“Best RACE Experience With Shifter in Manual.”

That message flashes across the instrument cluster after I twist the drive mode selector past Dynamic and into Race in the 2018 Alfa Romeo Stelvio Quadrifoglio. I dutifully oblige, slotting the electronic shift lever left from Drive and into manual mode as I roll out of the long Formula One-spec pit lane at the Circuit of the Americas outside Austin, Texas.

At the staging area near pit out, I come to a stop, waiting on the signaler to clear me. I double check my seating position in the mostly manual, carbon fiber-backed Sparco seats, and adjust my grip on the leather and Alcantara-wrapped steering wheel so my index fingers can easily reach the large, metal, column-mounted paddle shifters.


The Stelvio Quadrifoglio is, like the 4-cylinder crossover it’s based on, a vehicle that prioritizes driving over, and at the expense of, all else. It’s one of the best premium crossover SUVs out there. And in a few important ways, one of the worst. In short, it’s a pure-bred Alfa Romeo.

2018 Alfa Romeo Stelvio Quadrifoglio First Drive

2018 Alfa Romeo Stelvio Quadrifoglio First Drive

First Sector

The uphill exit from the pits and my own hamfistedness mean I’m not hitting 60 mph in 3.6 seconds—the Stelvio Quad’s official time—but I’m accelerating quickly, with 505 horsepower and 443 pound-feet of torque doing their best to overwhelm the Pirelli tires. Thanks to the Stelvio’s standard all-wheel-drive system, motion, G forces, and a delicious symphony from the quad-tipped exhausts replace the drama of hard acceleration that comes with the Giulia Quadrifoglio.

Alfa’s 2.9-liter, twin-turbocharged V-6, a modified Ferrari California T engine, is a perfect companion to this all-wheel-drive system. It can transfer up to 100 percent of the torque to the rear axle or up to 60 percent to the front. This variability tames the aggressive throttle tip-in and the V-6’s early torque delivery, so instead of having to balance the throttle and interpret rear-axle grip, there’s no thought required when going wide-open in the Stelvio.

DON'T MISS: 2018 Alfa Romeo Stelvio Quadrifoglio priced at $81,590

COTA’s first sector stresses the Stelvio’s standard three-mode adaptive dampers as they attempt to manage the 4,367 pounds of Italian crossover sloshing about. Alfa ties the damper mode to the four drive modes—Dynamic, Natural, Advanced Efficiency, and Race—with Dynamic going for the middle ground and Race using the firmest setting. The driver can overrule these defaults in the performance-focused modes, and drop a level for improved ride comfort.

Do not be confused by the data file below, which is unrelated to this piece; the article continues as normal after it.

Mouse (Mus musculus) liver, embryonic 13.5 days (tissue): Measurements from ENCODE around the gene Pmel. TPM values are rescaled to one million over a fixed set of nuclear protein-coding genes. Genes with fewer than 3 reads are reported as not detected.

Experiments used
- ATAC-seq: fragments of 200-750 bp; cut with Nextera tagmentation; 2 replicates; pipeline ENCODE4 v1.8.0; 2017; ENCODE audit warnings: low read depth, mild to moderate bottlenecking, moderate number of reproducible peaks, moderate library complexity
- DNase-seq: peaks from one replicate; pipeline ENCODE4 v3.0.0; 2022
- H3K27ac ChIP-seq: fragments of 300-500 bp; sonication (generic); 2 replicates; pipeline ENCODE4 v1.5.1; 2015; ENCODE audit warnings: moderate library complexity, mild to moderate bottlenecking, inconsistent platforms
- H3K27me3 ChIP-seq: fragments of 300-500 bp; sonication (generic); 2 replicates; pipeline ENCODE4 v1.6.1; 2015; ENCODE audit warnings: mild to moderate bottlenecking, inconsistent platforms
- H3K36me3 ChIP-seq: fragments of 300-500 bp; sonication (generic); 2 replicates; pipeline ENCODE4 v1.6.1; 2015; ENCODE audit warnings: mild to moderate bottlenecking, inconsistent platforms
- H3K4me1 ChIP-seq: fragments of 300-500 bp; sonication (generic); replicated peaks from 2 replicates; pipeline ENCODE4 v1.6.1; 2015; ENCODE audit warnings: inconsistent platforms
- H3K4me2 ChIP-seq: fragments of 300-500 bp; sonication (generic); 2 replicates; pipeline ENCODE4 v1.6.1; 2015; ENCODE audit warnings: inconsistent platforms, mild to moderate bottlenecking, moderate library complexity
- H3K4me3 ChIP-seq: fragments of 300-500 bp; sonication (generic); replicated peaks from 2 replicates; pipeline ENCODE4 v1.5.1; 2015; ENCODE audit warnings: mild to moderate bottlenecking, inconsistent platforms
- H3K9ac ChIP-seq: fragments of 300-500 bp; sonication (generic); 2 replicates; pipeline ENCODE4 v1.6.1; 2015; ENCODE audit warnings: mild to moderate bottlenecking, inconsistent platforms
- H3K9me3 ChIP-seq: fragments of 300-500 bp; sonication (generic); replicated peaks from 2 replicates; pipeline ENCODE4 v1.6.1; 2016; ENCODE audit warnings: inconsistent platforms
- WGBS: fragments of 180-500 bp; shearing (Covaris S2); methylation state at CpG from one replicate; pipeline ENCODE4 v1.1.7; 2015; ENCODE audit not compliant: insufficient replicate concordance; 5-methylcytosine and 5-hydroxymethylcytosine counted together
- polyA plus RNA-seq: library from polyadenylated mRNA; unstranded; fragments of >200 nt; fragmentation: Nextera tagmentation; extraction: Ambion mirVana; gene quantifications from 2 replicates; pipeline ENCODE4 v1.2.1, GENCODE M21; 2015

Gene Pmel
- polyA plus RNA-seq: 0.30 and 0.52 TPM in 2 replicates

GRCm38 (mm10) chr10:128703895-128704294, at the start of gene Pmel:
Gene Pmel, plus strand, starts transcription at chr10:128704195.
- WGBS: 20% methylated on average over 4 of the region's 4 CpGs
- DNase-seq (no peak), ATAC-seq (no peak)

On public roads, the Stelvio Quadrifoglio is certainly more comfortable than the Giulia, owing to the additional suspension travel inherent in a crossover SUV. But it doesn’t give up much capability on the track, where even Dynamic’s default mode manages body motions well.

Still, the Stelvio rolls more than the Giulia, but short of especially dim-witted steering inputs the body motions are progressive and predictable. The weight distribution is perfect, and the Stelvio rotates willingly but slowly, defaulting to understeer in most circumstances.

Second Sector

I negotiate the tight left hander that leads onto the long back straight, rolling onto the throttle and enjoying the sensation as the 2.9-liter V-6 and torque-vectoring limited-slip differential fire me down the back straight.

The Stelvio’s paddle shifters are perfect strips of metal attached to the steering column, so they’re always in the right place. I pull the right paddle shifter to snag third gear. Bang.

The upshifts from the 8-speed automatic transmission are lightning fast and like the Giulia Quadrifoglio, the acoustic fireworks are the thunder to the accelerative lightning.

Fourth gear. Bang.

Fifth gear. Bang.

I’m nudging past 135 mph, but the Stelvio is nervous, the 12:1 steering rack amplifying each steering input. It’s the only fault in what’s otherwise a very enjoyable steering rack.

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When I pass under the pedestrian bridge that crosses the track, I’m at 140 mph. A few more seconds, and I stand on the carbon-ceramic brakes to bleed speed before a sharp left.

All four of the track Stelvios on hand wear the larger carbon-ceramic brakes, an $8,000 option that increases the rotor sizes slightly at all four corners.